Calla Lilies have long been associated with weddings and Easter, but they can also be an elegant addition to your perennial or cutting garden. They are easy to grow, but here in Zone 7 you must treat them as an annual or be willing to dig them up in the fall and replant in the spring. Proven Winners Be My® Series produces larger flowers, blooms in nine to 12 weeks, is available in hot pink, deep red, orange, dark purple, princess pink, and yellow and would be perfect in your tropical paradise.Unlike ordinary caladiums, admired for their large green, white, and deep pink leaves, the new Heart to Heart® caladiums will set your landscape on fire. ‘Hot 2 Trot’ has wavy deep red leaves with dark green edges. You can spot ‘Hot Flash’ from mile away with its extremely glossy, almost mirror-like intense red leaves. Both of these varieties will grow in sun or shade, while ‘Burning Heart’ prefers full sun. It represents a whole new color category for caladiums sporting dark orange/brick-red leaves that are speckled with dots of pink and coral. All three are spectacular in mass plantings, as a border and in containers. Like all caladiums, don’t plant them too early. They prefer temperatures above 65 degrees and don’t like to dry out. You will love them for the constant pop of color they provide all summer and into the fall.
Bees, Birds, and Butterflies
Butterflies and hummingbirds adore Monardas (Bee Balm). Here are five new varieties that (like the previous cultivars in these series), have improved mildew resistance and prefer full sun but will grow in light shade. Talk about color! Amethyst, bright pink, raspberry, lavender, and coral—take your pick: ‘Leading Lady Amethyst’, ‘Leading Lady Pink, ‘Leading Lady Razzberry’, ‘Pardon My Lavender II,’ and ‘Pardon My Rose.’
Sunflowers are perennial favorites, but this one is an annual! Joining Suncredible® Yellow from 2021 is Suncredible® Saturn™, a bicolor version with the same desirable characteristics. Its bush-like structure supports four-inch blossoms that appear a bit earlier and last several weeks longer than other sunflowers. It makes a great cut flower, and no dead heading is necessary to keep it blooming right into the fall. It is a perfect plant for your butterfly garden.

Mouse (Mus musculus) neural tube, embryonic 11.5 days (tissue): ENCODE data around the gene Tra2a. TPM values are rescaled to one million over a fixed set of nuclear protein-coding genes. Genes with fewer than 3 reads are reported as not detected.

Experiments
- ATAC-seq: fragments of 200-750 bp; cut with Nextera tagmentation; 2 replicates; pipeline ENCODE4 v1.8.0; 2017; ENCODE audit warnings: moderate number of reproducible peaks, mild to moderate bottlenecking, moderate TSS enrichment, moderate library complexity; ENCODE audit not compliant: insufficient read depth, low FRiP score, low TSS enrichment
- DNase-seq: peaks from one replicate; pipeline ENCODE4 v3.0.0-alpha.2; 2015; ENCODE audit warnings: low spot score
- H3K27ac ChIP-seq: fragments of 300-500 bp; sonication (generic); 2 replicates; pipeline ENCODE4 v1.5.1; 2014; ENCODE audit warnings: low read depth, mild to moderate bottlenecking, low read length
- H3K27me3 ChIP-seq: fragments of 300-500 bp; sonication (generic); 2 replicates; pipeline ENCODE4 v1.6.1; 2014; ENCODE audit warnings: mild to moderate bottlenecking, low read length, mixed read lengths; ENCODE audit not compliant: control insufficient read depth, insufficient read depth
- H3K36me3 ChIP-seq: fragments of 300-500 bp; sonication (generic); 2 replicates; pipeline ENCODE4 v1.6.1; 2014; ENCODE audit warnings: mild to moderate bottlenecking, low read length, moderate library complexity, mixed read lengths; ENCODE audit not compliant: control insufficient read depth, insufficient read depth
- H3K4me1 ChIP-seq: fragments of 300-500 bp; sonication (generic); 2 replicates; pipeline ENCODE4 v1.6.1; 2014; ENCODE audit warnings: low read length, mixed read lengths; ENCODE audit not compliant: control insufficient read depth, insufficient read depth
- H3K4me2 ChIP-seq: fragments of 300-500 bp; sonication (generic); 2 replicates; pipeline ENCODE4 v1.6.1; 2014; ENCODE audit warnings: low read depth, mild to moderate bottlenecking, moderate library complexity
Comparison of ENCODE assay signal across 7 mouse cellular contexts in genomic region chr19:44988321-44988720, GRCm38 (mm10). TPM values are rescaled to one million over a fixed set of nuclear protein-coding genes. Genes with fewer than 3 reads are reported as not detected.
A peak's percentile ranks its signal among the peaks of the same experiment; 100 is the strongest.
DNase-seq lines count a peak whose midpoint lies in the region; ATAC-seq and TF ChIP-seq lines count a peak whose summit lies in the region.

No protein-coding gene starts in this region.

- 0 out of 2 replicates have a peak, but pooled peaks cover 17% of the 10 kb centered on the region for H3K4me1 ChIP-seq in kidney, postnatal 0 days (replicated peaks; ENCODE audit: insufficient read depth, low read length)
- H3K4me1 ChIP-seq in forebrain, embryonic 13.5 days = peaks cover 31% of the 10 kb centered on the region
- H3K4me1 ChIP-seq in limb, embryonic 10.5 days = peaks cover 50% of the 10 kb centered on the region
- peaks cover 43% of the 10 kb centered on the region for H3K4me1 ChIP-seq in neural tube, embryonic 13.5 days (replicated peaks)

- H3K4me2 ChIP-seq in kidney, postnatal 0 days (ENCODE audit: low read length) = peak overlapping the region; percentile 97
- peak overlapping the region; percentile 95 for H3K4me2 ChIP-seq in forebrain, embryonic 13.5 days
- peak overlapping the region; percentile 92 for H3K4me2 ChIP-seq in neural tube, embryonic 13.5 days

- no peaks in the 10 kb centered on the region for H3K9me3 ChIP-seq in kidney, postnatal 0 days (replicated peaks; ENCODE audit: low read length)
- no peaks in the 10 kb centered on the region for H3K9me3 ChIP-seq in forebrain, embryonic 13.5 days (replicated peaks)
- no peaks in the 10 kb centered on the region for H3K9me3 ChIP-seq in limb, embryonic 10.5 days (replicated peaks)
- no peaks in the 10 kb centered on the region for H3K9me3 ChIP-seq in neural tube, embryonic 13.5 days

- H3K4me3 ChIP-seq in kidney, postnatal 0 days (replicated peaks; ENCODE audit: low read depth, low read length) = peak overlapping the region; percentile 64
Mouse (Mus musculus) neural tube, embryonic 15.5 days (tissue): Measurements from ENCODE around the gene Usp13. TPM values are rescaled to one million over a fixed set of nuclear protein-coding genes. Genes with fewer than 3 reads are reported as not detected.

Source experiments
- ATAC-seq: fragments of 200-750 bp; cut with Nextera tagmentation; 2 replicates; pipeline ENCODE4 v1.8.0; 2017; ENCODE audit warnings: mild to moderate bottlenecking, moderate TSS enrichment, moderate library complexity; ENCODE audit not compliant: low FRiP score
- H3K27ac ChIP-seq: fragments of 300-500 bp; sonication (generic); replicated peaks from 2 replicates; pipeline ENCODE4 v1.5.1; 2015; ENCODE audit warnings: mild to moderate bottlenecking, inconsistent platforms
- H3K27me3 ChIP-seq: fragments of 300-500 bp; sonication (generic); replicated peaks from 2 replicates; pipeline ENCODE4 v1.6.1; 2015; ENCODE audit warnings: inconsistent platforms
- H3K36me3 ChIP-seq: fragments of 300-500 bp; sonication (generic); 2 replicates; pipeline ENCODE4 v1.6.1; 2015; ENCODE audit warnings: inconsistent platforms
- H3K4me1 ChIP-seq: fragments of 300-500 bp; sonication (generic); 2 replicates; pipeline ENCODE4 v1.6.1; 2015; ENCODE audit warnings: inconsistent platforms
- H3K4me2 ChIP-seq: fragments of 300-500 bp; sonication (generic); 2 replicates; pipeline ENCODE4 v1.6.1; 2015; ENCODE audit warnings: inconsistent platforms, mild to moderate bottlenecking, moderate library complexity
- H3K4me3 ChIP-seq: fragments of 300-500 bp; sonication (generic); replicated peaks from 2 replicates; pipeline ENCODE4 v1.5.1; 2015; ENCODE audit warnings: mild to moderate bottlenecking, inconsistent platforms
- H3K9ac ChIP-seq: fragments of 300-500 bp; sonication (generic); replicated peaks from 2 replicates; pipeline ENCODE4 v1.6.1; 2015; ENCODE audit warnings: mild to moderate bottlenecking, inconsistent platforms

As many of you know by now, I am a petal lover. So, flat flowers like daisies are not on my hit parade. However, double varieties are a whole different story. Take for instance, Amazing Daisies® ‘Marshmallow’ Shasta Daisy – PW’s first true double daisy. I think it will hit the mark for all you daisy lovers out there, but I must admit it looks a little more like a mum that blooms in summer.
The 2022 Pantone color of the year is a shade of periwinkle blue named Veri Peri. It was chosen because, “It displays a joyous attitude and a daring curiosity that animates our creative spirit, as we emerge from an intense period of isolation and move into a world of unprecedented change.” True blue flowers are rare, but 2022 brings us three new stunners.
The first annual, Laguna® Sky Blue Lobelia, is almost Very Peri. It is an improved variety that shouldn’t peter out during the dog days of summer. Blue My Mind® XL Dwarf Morning Glory is one of only a few true-blue annuals. It is just like the original but 30 to 50 percent larger – hence the XL. Its longer stems (spreading twelve to twenty inches) make it perfect for massing and containers. It is impressive in high heat and drought conditions. Lastly, ‘String Theory’ Blue Star Amsonia will delight you with its delicate light blue flowers in the spring, provide texture with its medium green threadlike foliage during the summer and impress you in the fall when it turns bright gold! This easy-care perennial likes the sun and is 18 to 22 inches tall and three feet wide at maturity.